Chapter 6: The Curious Cobalt-Cloaked Customer

Dinner came a little later than usual. Dad realized he forgot to defrost the steaks, so we ended up ordering a pepperoni-and-mushroom pizza from Rococo’s. I was surprised by how well the two toppings went together considering how much space the pepperoni took up.

I was eager to continue practicing with my new magic wand, but I couldn’t take it outside because the sun had just recently set. It looked like there was still enough energy left in it to cast a lot of the quick-fire spells written on Sol’s cheat sheet.

I took the tiny scrap of paper out of my pocket again to remind myself how to use the Lift spell. I tried casting it on a few random items in my room: my sneakers, my wastebasket, and the rug in front of my bed. All of them were pretty lightweight objects, so I could pick them up and set them down easily. I thought it would be just as easy to try to lift my bed, but it felt the same as trying to move it around by hand – very, very heavy. The front end got maybe two inches off the ground before landing with a muffled “thump”. It seemed that even with a device that could potentially lift anything I wanted, I was still limited by my own strength.

“Deanna? What are you doing in there?” Mom shouted.

“Just cleaning my room!” I shouted back.

“Could you clean it a little more quietly? Your father and I are going to go to bed soon.”

“Sorry!”

All that lifting had made my room messier than when I started. I hurried to put everything back in its place in case Mom or Dad came in to check on me.

I didn’t have time to look at all of the other spells on the cheat sheet, so I picked two that didn’t look like they would make a lot of noise: “Heat” and “Chill”. The patterns for each of those were as simple as they sounded: draw a thermometer in the air, and then raise or lower the magic wand accordingly.

To test each spell out, I used my sneakers as targets again. My left sneaker was nice and toasty after I tried to warm it, but my right sneaker didn’t feel much cooler after I tried to cool it. I couldn’t think of any real good uses for either spell. That would require a lot more testing and note-taking, two things I didn’t really have much time to do. I was tired, and I wanted to wake up and go to work with a clear head.


The next morning greeted me with a steady downpour of rain. After I changed into my work clothes and walked downstairs, I saw that Mom and Dad were in a hurry to get out of the house and into the car. Did I really sleep that long?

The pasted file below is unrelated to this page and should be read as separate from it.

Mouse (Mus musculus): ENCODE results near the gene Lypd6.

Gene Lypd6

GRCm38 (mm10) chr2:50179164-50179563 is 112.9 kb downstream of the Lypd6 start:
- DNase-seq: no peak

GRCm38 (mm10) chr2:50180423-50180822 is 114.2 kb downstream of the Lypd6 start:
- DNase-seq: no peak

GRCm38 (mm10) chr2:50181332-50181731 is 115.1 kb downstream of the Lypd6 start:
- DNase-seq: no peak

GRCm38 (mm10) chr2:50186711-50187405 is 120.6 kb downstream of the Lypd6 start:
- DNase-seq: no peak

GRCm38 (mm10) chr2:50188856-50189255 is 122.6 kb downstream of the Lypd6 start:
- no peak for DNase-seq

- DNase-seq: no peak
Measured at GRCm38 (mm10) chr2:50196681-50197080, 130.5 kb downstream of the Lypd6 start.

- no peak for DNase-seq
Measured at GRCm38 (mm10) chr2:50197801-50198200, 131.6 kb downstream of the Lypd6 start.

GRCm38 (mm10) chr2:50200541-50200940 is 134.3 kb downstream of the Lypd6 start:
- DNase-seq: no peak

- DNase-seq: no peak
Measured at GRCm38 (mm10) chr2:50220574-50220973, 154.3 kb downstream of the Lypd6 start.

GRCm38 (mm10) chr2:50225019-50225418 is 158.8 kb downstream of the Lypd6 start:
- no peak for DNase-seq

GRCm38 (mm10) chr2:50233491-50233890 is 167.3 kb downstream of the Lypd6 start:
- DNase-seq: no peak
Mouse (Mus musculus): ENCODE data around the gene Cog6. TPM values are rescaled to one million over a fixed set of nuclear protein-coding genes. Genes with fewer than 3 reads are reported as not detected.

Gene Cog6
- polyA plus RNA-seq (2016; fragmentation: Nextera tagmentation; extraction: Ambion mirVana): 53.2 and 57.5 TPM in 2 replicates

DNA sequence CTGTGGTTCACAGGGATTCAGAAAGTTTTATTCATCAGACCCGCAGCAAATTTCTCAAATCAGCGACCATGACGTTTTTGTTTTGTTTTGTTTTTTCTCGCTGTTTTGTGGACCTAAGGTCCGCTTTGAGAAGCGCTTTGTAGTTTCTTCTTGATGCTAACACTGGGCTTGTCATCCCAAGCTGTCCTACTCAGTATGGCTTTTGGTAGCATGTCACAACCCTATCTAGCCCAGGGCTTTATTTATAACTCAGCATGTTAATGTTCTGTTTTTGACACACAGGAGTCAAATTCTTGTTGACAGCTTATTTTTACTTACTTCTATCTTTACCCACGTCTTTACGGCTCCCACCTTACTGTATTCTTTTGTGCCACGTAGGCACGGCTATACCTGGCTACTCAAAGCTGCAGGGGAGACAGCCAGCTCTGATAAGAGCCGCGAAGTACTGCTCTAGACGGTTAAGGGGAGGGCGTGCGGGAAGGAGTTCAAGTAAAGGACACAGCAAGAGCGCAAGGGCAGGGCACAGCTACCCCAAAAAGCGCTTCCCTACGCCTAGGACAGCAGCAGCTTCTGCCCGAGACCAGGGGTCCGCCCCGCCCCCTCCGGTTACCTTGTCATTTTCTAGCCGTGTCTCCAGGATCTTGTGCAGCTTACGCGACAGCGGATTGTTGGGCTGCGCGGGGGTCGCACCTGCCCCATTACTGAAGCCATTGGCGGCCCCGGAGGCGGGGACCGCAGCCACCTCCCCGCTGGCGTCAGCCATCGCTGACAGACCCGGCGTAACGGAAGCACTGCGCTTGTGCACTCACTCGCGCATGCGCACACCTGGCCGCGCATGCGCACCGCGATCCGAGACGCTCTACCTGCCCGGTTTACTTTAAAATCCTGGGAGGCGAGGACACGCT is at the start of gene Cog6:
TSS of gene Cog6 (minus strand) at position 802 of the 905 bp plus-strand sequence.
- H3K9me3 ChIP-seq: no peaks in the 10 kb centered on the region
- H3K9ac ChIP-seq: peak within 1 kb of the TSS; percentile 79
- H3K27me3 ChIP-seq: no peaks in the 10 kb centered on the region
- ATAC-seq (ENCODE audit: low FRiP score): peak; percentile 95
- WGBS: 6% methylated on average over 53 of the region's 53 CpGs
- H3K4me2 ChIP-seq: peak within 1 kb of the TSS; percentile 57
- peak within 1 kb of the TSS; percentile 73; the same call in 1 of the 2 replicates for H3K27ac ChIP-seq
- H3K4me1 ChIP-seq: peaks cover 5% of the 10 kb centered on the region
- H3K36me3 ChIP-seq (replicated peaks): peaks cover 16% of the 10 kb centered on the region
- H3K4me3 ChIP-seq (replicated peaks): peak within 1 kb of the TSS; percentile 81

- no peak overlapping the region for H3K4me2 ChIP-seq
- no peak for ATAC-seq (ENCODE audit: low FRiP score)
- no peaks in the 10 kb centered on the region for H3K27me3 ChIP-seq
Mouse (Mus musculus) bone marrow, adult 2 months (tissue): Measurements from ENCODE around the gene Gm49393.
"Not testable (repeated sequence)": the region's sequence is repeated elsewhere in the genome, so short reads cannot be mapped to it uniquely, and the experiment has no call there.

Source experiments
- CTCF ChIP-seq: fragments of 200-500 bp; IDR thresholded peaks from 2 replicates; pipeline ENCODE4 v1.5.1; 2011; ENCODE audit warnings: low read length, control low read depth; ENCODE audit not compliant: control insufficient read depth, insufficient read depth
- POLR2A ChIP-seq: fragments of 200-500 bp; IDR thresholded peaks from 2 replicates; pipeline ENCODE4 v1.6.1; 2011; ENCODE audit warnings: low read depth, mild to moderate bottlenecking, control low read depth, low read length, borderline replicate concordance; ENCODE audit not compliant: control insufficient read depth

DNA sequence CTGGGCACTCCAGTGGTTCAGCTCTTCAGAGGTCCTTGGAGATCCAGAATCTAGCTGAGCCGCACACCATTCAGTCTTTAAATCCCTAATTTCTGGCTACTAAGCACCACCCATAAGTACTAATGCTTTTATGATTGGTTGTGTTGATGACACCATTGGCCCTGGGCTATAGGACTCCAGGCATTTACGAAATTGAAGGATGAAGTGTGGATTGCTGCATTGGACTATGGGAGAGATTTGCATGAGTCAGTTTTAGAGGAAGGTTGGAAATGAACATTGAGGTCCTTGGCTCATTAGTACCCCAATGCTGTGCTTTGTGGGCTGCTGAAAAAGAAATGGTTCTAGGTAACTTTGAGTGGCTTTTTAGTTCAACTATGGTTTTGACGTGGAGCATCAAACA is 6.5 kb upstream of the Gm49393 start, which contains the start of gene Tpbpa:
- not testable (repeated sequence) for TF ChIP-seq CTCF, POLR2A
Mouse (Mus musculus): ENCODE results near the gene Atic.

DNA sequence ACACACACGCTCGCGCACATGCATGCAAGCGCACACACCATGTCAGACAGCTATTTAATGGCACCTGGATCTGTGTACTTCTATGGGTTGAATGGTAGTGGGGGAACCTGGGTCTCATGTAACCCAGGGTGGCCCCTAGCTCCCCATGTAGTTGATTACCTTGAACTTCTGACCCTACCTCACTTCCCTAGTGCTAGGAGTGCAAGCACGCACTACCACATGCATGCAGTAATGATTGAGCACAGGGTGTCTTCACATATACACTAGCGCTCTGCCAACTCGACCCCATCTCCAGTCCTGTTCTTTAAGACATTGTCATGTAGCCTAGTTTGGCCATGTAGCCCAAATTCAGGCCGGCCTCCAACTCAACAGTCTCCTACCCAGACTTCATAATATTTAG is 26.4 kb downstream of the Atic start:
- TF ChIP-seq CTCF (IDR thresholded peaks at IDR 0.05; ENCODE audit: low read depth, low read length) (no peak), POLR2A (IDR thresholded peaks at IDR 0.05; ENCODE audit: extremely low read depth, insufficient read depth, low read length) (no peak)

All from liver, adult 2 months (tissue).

“Mom? Dad?” I asked as they went to grab the only umbrella in the house. “Can I take that with me?”

Dad opened the blinds to one of the windows in the living room, showing the rain forming small puddles on the sidewalk. “I think you can get by with a raincoat and some boots for today, sweetie,” he said. “I’m still waiting for you to recover the last one you left behind.”

“Dad!”

“Come on, honey,” Mom said. “I think she needs it a bit more than we do right now.”

“All right, then how about this?” Dad reached into his pocket and handed me a ten-dollar bill. “We’ll split the cost. I’ll give you some money to buy your umbrella and today’s newspaper. Sound good?”

If this was Dad’s roundabout way of disciplining me for leaving my umbrella behind at work, then I wasn’t sure what kind of lesson I was supposed to learn from it.

After Mom and Dad hugged me and went on their way, I picked up a few strips of the leftover bacon from the plate next to the stove. Once again, I had the house to myself for a little while, but not enough time to sit down and enjoy it. According to the weather report, the rain was expected to last throughout the morning and afternoon, so I needed to move as quickly as possible to avoid getting soaked.


Ada’s was only a ten-minute walk from my house, but the rain and the traffic made it feel twice as long. I was surprised that nobody got splashed with grimy road water with all of the puddles lying around.

When I stepped through the sliding doors, I immediately went to dry my raincoat off by standing on one corner of the welcome mat for about a minute, away from the floor tiling so it wouldn’t be necessary to lay down a “Caution: Wet Floor” sign. Despite the weather, the store was already quite busy. Four of the eight registers were staffed with cashiers, and customers weaved in and out of the aisles with shopping carts and baskets in hand. It was easy to get lost on days with big crowds, as I once did well before I was old enough to start working. Fortunately, the two items I needed were stored close to the registers, so I wasn’t at risk for clocking in late.